According to The Business Insider, the aibo, which was initially released in 1999 but discontinued in 2006, was revitalized last year in Japan, with a redesign and multiple upgrades. Now, Americans will be able to treat themselves to their very own metal canine and it will be much sleeker than its ancestor — for a whopping $2,899! The robot dog will be available for purchase in the U.S. for a limited time only.
If you do decide to invest in the new and improved gadget despite the hefty price tag, you will find that this aibo uses sophisticated cameras and sensors to map your house. It will also recognize up to 100 faces and remember interactions with people, allowing its artificial intelligence engine to develop a unique personality that changes over time. According to Sony, no two aibo companion robots are the same.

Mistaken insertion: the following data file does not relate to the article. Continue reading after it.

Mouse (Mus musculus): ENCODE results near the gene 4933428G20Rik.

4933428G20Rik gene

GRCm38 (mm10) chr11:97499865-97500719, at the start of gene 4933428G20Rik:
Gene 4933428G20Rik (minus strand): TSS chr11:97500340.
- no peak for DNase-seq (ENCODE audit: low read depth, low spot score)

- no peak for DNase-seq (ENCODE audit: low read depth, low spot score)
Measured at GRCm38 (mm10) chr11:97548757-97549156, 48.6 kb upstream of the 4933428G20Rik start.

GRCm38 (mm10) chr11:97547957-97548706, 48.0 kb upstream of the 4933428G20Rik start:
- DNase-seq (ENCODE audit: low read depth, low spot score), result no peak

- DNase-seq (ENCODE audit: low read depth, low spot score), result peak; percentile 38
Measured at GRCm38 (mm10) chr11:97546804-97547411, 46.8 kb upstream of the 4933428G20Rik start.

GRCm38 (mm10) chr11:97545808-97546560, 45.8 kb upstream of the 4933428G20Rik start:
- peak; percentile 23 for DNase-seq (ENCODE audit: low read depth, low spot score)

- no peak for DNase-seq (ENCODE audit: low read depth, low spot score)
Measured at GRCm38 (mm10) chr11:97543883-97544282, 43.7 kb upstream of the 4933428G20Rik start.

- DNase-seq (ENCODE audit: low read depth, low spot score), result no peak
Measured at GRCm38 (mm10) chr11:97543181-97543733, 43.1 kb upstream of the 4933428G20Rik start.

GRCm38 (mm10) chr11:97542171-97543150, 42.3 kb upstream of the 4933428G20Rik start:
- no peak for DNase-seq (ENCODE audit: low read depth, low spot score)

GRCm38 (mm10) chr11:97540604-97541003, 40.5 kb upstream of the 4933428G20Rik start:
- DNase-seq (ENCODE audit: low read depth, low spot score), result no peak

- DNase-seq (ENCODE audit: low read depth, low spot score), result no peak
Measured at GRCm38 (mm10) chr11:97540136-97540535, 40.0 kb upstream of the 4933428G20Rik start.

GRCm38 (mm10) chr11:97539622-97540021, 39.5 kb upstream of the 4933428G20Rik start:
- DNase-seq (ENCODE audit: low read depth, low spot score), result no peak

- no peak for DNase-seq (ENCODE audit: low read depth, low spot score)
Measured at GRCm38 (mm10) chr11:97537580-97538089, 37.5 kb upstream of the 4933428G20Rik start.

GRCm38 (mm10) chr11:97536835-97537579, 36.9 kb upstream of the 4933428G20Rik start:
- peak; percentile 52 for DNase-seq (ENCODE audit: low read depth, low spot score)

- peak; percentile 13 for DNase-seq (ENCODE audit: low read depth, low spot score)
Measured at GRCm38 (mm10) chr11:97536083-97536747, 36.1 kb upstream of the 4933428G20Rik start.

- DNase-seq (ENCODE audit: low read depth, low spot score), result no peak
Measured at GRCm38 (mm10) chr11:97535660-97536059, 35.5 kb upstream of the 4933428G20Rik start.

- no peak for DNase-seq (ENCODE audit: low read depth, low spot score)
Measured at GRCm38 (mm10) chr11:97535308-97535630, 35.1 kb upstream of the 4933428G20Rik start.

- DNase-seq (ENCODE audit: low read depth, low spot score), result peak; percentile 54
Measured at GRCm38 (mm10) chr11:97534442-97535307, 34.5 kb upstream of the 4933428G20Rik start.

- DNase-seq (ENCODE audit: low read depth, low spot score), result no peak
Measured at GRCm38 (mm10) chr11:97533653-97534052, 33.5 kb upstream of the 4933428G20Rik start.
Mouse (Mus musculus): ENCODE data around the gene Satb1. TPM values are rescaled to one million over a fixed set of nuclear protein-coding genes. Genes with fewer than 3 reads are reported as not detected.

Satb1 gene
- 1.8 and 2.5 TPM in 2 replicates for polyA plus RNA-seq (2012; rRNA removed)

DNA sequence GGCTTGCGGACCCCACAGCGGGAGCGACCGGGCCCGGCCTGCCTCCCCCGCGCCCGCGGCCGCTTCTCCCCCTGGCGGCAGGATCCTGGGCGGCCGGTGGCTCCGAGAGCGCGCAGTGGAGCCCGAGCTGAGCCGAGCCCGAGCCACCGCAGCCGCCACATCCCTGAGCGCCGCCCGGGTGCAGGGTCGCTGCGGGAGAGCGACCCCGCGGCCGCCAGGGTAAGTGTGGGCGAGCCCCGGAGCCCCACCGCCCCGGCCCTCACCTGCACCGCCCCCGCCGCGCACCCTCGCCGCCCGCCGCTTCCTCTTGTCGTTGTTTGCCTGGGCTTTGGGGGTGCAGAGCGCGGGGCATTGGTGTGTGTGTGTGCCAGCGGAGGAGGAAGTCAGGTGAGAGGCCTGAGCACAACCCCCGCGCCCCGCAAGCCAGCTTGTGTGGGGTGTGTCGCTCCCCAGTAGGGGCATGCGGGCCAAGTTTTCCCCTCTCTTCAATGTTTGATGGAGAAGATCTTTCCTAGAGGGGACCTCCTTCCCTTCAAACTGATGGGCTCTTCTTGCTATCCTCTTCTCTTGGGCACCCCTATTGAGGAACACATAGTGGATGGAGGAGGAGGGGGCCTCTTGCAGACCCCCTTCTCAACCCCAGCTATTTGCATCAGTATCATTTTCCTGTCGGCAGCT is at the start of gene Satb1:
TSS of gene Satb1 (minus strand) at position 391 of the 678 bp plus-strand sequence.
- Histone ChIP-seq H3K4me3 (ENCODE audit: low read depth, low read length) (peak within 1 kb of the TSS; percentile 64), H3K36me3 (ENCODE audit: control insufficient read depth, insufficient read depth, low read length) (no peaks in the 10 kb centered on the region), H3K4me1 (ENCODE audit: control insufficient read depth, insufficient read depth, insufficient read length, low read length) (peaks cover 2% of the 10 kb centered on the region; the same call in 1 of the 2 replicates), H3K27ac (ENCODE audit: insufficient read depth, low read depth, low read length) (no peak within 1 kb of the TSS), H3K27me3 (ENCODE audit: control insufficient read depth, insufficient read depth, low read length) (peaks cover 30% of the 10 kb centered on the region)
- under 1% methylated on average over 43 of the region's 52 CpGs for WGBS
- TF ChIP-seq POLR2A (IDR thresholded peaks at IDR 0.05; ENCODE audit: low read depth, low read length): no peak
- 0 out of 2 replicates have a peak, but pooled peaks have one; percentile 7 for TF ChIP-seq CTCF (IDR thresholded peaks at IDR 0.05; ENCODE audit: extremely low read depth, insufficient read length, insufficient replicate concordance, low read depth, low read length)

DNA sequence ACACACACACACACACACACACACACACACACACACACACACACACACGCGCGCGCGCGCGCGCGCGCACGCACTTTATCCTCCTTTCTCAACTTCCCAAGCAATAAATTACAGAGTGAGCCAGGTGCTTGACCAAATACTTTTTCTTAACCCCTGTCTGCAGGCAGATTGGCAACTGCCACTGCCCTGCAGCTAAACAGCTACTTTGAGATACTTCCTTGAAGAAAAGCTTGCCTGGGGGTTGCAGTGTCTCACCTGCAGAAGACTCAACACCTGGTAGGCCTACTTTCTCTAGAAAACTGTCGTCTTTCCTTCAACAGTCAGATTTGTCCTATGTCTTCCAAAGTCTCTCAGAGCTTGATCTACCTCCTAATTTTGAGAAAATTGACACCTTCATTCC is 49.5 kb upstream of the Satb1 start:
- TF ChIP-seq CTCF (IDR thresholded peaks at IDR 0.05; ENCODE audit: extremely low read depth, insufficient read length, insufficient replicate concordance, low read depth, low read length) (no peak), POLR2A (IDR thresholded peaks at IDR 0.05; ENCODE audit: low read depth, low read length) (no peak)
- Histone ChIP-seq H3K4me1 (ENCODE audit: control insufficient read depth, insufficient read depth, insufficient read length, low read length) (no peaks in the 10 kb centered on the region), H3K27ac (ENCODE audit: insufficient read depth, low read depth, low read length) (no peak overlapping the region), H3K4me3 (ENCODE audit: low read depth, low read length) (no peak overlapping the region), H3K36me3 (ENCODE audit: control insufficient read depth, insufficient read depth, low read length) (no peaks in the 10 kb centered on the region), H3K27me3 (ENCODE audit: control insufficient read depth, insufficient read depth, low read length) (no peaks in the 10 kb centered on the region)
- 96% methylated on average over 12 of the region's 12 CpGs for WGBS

The 2018 aibo has 4,000 parts, 22 actuators, OLED-screen eyes and similar AI as that used in self-driving cars. It can accurately mimic a real dog's actions and reactions. It can bark, detect words of praise and smiles, and respond to touch when someone pets it on its head, on its back, or under its chin. It will be able to use your home Wifi or a wireless connection through AT&T. Sony also partnered with Amazon Web Services to power the dog's cloud-based artificial intelligence functions.
Bob O'Donnell, president and chief analyst at TECHnalysis Research told CNN that this launch is actually a way for Sony to tell the world that they're not just the traditional electronics company – they also take AI and robotics seriously.
Despite the high price, the company has sold over 20,000 robot-dogs in Japan since launching it seven months ago – quite an achievement for a toy that costs ¥198,000 ($1,780) there. US presales start in September, with deliveries expected in time for the winter holidays. If you would like to take a look at the tech pet before making up your mind and shelling out the big bucks, the revamped aibo will be on exhibit to the US public in one place only before it goes on sale - at Sony Square in Manhattan until October 14.